The beginning of winter is marked by the winter solstice. Winter solstice marks the shortest day of the year in the Northern Hemisphere. Because of the often cold temperatures at this time of year, many people do not realize that the earth is actually about three million miles nearer the sun in the Northern Hemisphere's winter than during the summer. Winter conditions are a result of the earth's tilted orbit and short day length. Also because of the earth's tilted orbit, the winter solstice marks the time when the sun is lowest in the sky in the Northern Hemisphere. At the latitude of the park (about 40.3 degrees north) the altitude of the sun at noon is only about 26.2 degrees above the horizon. This gives the impression to many that the winter light is weaker or has a different "quality" than in summer. Certainly the oblique light, especially when combined with windy and/or snowy conditions, provides some unique opportunities for photographers and outdoors enthusiasts.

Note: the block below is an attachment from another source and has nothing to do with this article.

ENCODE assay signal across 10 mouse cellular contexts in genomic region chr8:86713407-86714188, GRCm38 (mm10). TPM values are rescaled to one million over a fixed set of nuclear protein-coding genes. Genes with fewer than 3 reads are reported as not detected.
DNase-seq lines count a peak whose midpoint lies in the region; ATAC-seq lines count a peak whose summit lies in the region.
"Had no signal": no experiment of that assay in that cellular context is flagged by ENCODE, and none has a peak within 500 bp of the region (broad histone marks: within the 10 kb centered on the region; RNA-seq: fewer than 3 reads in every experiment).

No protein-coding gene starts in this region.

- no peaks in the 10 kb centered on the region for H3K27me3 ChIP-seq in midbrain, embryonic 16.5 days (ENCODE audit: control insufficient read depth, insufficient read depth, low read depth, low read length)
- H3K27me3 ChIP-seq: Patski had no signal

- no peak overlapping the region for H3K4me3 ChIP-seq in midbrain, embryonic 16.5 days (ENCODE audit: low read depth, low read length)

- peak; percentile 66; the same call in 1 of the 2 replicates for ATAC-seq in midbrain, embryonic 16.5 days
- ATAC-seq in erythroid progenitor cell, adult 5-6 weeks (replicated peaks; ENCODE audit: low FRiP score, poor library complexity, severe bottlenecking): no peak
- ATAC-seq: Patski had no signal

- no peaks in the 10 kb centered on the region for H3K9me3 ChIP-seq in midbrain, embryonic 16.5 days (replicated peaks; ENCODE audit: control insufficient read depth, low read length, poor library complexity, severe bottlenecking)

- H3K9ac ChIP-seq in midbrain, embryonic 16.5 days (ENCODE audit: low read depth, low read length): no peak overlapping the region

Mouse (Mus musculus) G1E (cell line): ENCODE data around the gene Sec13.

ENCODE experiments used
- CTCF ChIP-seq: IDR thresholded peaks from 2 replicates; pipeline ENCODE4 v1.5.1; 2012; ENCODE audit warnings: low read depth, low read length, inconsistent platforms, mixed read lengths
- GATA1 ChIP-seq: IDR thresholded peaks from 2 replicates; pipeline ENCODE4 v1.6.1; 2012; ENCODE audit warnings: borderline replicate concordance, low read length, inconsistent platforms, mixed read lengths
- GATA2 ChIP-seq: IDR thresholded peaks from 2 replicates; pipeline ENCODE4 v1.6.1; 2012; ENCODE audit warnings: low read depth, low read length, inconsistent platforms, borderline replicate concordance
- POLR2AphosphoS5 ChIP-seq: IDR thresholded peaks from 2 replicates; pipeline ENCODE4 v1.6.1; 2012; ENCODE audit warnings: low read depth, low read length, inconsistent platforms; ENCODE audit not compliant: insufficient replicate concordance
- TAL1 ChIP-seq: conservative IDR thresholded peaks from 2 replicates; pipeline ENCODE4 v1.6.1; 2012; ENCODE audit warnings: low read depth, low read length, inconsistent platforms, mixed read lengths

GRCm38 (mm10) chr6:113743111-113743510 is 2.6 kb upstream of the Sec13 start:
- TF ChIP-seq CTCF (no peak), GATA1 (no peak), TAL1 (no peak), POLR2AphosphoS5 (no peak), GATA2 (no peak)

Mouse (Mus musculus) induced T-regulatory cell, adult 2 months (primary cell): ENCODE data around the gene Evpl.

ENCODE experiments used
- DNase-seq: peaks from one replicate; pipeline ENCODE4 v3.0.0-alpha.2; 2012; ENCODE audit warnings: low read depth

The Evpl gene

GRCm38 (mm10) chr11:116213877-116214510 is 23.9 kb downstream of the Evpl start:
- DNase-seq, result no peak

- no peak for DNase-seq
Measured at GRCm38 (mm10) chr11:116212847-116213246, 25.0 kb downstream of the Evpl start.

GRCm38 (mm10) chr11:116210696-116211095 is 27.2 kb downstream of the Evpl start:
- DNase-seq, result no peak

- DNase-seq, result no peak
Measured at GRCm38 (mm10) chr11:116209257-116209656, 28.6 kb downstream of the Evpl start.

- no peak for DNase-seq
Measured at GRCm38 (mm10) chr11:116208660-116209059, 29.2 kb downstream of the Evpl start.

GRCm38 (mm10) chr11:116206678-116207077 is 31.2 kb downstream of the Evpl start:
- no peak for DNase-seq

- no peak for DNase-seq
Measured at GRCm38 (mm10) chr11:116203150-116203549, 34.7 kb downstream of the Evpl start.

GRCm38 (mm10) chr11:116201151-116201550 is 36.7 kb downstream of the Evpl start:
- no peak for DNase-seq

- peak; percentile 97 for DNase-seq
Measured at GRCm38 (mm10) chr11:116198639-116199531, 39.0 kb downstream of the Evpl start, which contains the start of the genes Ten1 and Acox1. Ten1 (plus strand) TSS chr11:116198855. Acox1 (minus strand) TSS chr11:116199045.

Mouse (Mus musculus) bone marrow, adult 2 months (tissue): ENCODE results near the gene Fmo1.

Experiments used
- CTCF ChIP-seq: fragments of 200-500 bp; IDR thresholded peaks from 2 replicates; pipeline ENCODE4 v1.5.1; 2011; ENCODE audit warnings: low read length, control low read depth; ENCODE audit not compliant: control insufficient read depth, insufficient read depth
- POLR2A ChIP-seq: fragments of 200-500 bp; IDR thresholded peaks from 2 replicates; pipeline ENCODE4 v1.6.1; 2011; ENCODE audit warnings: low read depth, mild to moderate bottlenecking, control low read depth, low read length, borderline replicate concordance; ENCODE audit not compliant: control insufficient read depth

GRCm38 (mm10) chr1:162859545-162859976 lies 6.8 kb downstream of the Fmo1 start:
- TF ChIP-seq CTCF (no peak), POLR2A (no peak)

Many cultures view the winter solstice as a time of rebirth and most celebrate a mid-winter holiday as a result. They often draw comparisons between rebirth of light (longer day lengths) and rebirth of life or the earth's processes (movement toward spring growth). Veteran visitors to Rocky Mountain Park know that life processes go on for the hearty animals and plants in the park all winter, but that it will be several months before wintry conditions give way to spring. In spite of longer day lengths, the coldest and snowiest months are still ahead. Nevertheless, longer day lengths provide a cause for celebration because they encourage more outdoor activities.
Did You Know?
These women, pictured in the 1960s National Park Service uniform, are rangers not flight attendants.